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Factchecking the Oil Companies' Defense of Taxpayer Subsidies

05/19/2011 04:45 pm ET | Updated Jul 19, 2011

Just one week ago the American people heard executives from the top five oil companies stand-up and explain why - despite record profits - they need the federal government to give them a break on their taxes.

We're talking about the billions of dollars in tax incentives and assistance that oil companies get for drilling in the United States. These incentives were put in place decades ago when the oil industry was just getting started and the government stepped in to ensure that Americans would have a domestic supply of oil. Back then, drilling for oil was much more of a guessing game and drilling and exploration costs were a major cost of doing business. In order to ensure that our country would have gasoline, the federal government helped cover those costs.

That hasn't been the case for awhile. In fact, in 2005, representatives of the country's major oil companies told me that they no longer needed tax incentives to keep drilling in the U.S. because oil was selling for $55 a barrel and that price gave them more than enough financial incentive to keep drilling. Well, if the oil companies thought that $55 a barrel oil was enough to keep them drilling in 2005, it would seem safe to assume that with oil hovering around $100 a barrel today, they would no longer be asking for their tax incentives to keep drilling. That wasn't the case at last week's hearing.

So what's changed since 2005? Why are some of the largest and most profitable companies in the world still telling Congress that they still need government assistance? Let's break it down.

Claim #1: Oil is getting harder and harder to find.

The truth about oil supplies:

If anything, U.S. oil supplies and prices are less tied to the global market now, and new oil supplies are easier to find, than they were in 2005. The location and technology for getting oil and gas, especially from on-shore shale formations, have not only dramatically increased U.S. oil and gas reserves, but the technology is now so well established that U.S. oil and gas production is rising rapidly as a result.

According to a recent analysis by the U.S. Energy Information Administration, oil production from the Barnett shale formation in Texas - literally in the backyards of the headquarters of these same companies--has tripled since 2005. In fact, total U.S. oil production has increased over 10% since hitting its low point in 2008 and EIA projects that because of increased production in oil shale and in the Gulf of Mexico and other sources that it will continue to grow.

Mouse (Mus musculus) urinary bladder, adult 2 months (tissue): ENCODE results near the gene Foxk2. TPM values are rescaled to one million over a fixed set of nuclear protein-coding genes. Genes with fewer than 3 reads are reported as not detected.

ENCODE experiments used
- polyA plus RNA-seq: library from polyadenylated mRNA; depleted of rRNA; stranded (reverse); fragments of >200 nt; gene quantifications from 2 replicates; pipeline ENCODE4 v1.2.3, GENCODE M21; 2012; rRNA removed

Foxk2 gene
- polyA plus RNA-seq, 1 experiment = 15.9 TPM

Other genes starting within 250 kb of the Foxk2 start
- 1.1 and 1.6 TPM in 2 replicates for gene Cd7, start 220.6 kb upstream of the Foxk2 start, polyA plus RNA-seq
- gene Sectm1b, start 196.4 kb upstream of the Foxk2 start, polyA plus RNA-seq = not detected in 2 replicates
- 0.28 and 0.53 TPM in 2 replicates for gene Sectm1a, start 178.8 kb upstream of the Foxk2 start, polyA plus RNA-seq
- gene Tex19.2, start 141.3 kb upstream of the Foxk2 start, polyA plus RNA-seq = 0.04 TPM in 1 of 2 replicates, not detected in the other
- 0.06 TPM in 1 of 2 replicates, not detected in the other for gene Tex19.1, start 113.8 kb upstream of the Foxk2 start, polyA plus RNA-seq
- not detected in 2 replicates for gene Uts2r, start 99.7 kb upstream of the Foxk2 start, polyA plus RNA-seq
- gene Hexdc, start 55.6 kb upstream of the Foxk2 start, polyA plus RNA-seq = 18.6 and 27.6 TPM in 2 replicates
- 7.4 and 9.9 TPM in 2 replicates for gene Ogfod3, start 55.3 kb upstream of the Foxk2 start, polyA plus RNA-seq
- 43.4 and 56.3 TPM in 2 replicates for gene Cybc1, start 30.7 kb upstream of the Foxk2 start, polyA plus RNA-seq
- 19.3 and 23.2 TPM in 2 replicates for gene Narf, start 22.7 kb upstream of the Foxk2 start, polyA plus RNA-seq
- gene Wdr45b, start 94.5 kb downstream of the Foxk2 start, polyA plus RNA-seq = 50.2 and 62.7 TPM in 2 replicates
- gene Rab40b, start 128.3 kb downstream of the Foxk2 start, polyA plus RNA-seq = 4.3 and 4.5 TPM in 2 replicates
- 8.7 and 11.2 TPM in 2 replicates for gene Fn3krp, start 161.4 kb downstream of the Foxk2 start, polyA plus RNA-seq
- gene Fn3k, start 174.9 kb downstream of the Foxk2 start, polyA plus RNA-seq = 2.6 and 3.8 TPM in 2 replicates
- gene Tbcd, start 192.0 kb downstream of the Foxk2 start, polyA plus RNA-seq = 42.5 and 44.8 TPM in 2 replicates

On top of that, the CEO of Exxon Mobil said on CNBC in March 2011, "I am not aware of anyone who is having difficulty securing supplies of oil...there is no shortage of supply in the market."

Claim #2: Oil companies face global competition.

The truth about global competition:

U.S. oil prices are also less tied to global markets and competition now than they were in 2005, because of increased U.S. production and increased Canadian tar sands production flooding into the U.S. market. This should be of no surprise to the five major oil companies who testified last week, because every single one of them has made major investments in Canadian tar sands projects.

Claim #3: The loss of tax breaks will drive up the price at the pump.

The truth about the price at the pump:

Recalling that hearing in 2005, I also asked the CEOs about ending these tax breaks on their companies and several of them said it wouldn't affect them or would only minimally affect them. Exxon Mobil CEO Lee Raymond said "As for my company, it doesn't make any difference." Chevron CEO David O'Reilly said ending these tax breaks would have "minimal impact on our company." And, BP's US CEO Ross Pillari agreed, saying "it's a minimal impact on us."

So if taking away the tax breaks won't have much of an impact on the oil companies, why would it have much of an impact on price?

The American people should not be held hostage to the false claims that without the billions in taxpayer subsidies they currently receive, they will produce less oil and that will raise the price at the pump. It's time for the oil companies to own up to what they said in 2005: they did not need taxpayer subsidies then, and they do not need subsidies now.